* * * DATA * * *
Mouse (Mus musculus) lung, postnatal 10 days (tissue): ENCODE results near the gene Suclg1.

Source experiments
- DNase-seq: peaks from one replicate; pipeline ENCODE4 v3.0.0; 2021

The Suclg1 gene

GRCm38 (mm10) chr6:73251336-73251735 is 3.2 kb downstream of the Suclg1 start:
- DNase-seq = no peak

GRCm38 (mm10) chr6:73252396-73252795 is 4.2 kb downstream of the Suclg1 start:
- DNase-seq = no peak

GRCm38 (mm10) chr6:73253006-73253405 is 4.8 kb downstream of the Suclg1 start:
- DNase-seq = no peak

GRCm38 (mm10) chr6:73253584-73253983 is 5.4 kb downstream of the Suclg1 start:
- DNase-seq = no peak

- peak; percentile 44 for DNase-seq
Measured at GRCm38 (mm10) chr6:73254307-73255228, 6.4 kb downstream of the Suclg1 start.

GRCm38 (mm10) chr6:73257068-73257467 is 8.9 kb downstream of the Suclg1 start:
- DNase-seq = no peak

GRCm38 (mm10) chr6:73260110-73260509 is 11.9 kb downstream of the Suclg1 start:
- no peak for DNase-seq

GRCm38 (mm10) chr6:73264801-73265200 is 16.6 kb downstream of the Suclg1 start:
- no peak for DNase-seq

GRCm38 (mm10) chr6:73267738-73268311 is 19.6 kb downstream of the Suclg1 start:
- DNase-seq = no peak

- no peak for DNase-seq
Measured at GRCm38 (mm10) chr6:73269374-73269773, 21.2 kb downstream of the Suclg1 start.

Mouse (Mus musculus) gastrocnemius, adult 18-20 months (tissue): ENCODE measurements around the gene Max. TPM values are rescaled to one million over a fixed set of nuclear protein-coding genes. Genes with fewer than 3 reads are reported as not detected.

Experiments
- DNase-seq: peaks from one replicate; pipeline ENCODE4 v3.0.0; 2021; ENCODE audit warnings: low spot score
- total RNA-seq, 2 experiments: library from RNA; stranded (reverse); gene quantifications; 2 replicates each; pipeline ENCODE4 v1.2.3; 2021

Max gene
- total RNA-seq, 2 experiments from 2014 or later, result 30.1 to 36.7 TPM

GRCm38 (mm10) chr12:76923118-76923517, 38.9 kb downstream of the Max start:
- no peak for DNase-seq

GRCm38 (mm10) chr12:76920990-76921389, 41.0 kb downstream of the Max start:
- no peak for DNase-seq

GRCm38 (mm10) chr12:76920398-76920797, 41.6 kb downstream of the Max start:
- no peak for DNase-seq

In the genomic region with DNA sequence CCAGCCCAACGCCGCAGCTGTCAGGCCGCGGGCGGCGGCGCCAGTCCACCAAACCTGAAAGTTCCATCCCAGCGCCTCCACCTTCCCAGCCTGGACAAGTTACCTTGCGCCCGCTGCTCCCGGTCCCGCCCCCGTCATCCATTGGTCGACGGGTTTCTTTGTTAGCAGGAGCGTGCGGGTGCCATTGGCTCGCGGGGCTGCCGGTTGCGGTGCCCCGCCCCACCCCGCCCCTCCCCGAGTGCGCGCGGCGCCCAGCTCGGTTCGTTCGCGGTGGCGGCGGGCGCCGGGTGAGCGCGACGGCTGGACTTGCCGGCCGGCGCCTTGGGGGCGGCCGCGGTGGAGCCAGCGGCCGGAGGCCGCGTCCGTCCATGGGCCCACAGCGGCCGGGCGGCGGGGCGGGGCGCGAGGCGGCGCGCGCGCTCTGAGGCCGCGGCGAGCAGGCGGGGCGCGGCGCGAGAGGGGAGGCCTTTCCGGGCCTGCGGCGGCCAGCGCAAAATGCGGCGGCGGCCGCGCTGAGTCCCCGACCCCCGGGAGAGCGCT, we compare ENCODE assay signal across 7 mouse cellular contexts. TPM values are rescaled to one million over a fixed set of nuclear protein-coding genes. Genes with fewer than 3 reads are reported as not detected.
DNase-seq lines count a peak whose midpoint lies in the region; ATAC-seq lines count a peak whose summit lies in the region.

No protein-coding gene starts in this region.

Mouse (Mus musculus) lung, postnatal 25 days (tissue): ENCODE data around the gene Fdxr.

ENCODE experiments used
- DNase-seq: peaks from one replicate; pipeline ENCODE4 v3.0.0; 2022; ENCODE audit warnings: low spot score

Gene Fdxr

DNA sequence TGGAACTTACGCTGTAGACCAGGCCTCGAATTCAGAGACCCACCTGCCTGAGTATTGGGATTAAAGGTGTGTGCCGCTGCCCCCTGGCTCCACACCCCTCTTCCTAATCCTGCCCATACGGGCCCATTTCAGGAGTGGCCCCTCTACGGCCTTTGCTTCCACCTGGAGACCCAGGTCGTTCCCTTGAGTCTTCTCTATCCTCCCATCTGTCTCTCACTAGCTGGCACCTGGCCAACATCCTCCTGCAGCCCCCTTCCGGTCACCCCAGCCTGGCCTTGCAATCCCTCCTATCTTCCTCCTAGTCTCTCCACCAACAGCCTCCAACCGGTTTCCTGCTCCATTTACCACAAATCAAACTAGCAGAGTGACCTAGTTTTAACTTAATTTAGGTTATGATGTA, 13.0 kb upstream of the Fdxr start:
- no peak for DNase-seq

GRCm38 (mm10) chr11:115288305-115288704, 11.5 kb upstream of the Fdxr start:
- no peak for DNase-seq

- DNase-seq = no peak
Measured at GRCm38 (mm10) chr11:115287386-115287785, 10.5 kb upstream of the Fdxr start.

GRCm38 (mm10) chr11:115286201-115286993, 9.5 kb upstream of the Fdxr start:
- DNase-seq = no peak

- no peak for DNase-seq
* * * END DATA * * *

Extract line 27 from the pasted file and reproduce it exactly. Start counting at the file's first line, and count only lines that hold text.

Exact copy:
- DNase-seq: peaks from one replicate; pipeline ENCODE4 v3.0.0; 2021; ENCODE audit warnings: low spot score